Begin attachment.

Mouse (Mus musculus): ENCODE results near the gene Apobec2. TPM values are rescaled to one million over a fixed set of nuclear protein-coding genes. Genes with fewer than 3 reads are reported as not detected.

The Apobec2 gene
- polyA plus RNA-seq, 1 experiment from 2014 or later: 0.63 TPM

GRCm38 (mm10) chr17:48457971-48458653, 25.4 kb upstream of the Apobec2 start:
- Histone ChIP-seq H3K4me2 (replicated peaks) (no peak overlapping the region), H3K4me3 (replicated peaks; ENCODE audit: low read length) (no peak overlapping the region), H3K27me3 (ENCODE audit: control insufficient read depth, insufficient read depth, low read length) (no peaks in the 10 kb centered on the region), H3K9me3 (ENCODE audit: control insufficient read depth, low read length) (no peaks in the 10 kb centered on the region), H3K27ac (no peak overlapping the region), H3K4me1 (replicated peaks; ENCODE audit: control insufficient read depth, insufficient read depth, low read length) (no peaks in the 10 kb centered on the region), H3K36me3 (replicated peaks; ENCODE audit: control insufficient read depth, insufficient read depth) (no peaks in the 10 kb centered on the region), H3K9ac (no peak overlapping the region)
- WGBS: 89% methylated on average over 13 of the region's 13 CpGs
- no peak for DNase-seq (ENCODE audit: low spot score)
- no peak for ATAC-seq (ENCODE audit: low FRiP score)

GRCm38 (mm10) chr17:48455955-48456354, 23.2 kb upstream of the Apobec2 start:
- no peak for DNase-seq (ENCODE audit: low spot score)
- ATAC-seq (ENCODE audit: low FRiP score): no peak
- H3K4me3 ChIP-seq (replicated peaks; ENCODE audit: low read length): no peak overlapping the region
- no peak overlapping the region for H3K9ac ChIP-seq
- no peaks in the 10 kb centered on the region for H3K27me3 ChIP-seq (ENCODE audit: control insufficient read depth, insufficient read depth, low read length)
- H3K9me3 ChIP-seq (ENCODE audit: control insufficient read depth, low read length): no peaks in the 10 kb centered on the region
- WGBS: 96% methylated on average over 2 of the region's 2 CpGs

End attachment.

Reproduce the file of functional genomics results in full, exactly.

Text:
Mouse (Mus musculus): ENCODE results near the gene Apobec2. TPM values are rescaled to one million over a fixed set of nuclear protein-coding genes. Genes with fewer than 3 reads are reported as not detected.

The Apobec2 gene
- polyA plus RNA-seq, 1 experiment from 2014 or later: 0.63 TPM

GRCm38 (mm10) chr17:48457971-48458653, 25.4 kb upstream of the Apobec2 start:
- Histone ChIP-seq H3K4me2 (replicated peaks) (no peak overlapping the region), H3K4me3 (replicated peaks; ENCODE audit: low read length) (no peak overlapping the region), H3K27me3 (ENCODE audit: control insufficient read depth, insufficient read depth, low read length) (no peaks in the 10 kb centered on the region), H3K9me3 (ENCODE audit: control insufficient read depth, low read length) (no peaks in the 10 kb centered on the region), H3K27ac (no peak overlapping the region), H3K4me1 (replicated peaks; ENCODE audit: control insufficient read depth, insufficient read depth, low read length) (no peaks in the 10 kb centered on the region), H3K36me3 (replicated peaks; ENCODE audit: control insufficient read depth, insufficient read depth) (no peaks in the 10 kb centered on the region), H3K9ac (no peak overlapping the region)
- WGBS: 89% methylated on average over 13 of the region's 13 CpGs
- no peak for DNase-seq (ENCODE audit: low spot score)
- no peak for ATAC-seq (ENCODE audit: low FRiP score)

GRCm38 (mm10) chr17:48455955-48456354, 23.2 kb upstream of the Apobec2 start:
- no peak for DNase-seq (ENCODE audit: low spot score)
- ATAC-seq (ENCODE audit: low FRiP score): no peak
- H3K4me3 ChIP-seq (replicated peaks; ENCODE audit: low read length): no peak overlapping the region
- no peak overlapping the region for H3K9ac ChIP-seq
- no peaks in the 10 kb centered on the region for H3K27me3 ChIP-seq (ENCODE audit: control insufficient read depth, insufficient read depth, low read length)
- H3K9me3 ChIP-seq (ENCODE audit: control insufficient read depth, low read length): no peaks in the 10 kb centered on the region
- WGBS: 96% methylated on average over 2 of the region's 2 CpGs